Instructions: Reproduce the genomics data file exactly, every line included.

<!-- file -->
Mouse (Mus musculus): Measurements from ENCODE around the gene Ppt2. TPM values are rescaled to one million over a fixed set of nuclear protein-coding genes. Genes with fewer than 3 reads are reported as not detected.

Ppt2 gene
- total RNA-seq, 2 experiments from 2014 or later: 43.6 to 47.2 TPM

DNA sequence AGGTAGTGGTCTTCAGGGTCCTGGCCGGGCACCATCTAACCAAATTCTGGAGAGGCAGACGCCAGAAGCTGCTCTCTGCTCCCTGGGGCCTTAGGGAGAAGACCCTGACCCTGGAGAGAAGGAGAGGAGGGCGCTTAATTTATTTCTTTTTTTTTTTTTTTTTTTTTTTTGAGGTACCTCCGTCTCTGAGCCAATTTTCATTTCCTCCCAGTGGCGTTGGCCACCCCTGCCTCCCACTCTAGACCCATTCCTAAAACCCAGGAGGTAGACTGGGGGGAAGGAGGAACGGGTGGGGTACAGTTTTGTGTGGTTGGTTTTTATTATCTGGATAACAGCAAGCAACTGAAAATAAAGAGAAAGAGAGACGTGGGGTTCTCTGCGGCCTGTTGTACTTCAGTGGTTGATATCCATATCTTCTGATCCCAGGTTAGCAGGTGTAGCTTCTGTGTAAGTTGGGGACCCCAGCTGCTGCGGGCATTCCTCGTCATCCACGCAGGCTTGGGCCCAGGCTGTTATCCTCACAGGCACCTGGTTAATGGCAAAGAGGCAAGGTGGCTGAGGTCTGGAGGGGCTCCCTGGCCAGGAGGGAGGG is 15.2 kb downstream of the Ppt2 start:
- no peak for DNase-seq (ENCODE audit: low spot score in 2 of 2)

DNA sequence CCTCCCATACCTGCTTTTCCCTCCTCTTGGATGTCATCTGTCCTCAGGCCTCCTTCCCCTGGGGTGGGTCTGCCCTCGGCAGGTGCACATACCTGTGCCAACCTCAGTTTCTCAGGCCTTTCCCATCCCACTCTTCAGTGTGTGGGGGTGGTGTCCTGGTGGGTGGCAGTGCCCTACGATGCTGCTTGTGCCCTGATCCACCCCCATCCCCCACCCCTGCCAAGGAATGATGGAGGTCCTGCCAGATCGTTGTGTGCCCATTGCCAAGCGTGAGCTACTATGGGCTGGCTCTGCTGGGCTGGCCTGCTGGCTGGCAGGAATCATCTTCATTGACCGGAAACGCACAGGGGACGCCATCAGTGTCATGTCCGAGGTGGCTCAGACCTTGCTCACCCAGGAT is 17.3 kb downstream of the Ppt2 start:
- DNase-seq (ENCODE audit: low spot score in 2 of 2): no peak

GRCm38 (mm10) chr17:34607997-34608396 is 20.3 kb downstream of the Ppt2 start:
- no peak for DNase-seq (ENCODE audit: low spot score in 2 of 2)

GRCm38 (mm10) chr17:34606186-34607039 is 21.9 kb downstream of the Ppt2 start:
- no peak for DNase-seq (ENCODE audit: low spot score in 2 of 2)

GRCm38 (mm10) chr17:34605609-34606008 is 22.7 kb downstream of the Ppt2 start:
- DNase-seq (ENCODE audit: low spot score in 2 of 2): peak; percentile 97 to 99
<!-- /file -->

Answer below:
Mouse (Mus musculus): Measurements from ENCODE around the gene Ppt2. TPM values are rescaled to one million over a fixed set of nuclear protein-coding genes. Genes with fewer than 3 reads are reported as not detected.

Ppt2 gene
- total RNA-seq, 2 experiments from 2014 or later: 43.6 to 47.2 TPM

DNA sequence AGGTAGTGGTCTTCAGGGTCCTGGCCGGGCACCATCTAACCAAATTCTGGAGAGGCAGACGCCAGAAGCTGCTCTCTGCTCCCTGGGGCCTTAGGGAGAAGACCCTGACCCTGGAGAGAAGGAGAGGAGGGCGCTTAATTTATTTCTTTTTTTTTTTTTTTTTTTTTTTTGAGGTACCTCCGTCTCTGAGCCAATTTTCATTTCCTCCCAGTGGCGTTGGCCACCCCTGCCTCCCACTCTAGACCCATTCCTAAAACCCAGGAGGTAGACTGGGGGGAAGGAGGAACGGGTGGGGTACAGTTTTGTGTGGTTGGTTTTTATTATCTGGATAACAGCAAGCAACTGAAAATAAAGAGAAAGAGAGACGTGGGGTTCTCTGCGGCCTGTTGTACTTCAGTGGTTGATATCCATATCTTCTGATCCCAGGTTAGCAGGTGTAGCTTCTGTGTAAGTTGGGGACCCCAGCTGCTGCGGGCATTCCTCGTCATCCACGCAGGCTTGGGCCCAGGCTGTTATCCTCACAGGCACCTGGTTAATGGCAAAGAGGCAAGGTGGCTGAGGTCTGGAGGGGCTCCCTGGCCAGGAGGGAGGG is 15.2 kb downstream of the Ppt2 start:
- no peak for DNase-seq (ENCODE audit: low spot score in 2 of 2)

DNA sequence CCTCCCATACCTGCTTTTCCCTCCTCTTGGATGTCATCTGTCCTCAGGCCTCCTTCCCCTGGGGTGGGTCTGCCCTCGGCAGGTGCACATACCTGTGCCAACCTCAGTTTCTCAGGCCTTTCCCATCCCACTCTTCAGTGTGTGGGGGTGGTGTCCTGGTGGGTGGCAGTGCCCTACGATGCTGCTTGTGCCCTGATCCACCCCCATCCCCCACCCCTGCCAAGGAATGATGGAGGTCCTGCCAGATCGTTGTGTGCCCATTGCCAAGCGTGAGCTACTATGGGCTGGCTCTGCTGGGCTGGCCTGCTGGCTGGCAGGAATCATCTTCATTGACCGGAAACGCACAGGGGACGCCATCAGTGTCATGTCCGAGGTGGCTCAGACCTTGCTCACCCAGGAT is 17.3 kb downstream of the Ppt2 start:
- DNase-seq (ENCODE audit: low spot score in 2 of 2): no peak

GRCm38 (mm10) chr17:34607997-34608396 is 20.3 kb downstream of the Ppt2 start:
- no peak for DNase-seq (ENCODE audit: low spot score in 2 of 2)

GRCm38 (mm10) chr17:34606186-34607039 is 21.9 kb downstream of the Ppt2 start:
- no peak for DNase-seq (ENCODE audit: low spot score in 2 of 2)

GRCm38 (mm10) chr17:34605609-34606008 is 22.7 kb downstream of the Ppt2 start:
- DNase-seq (ENCODE audit: low spot score in 2 of 2): peak; percentile 97 to 99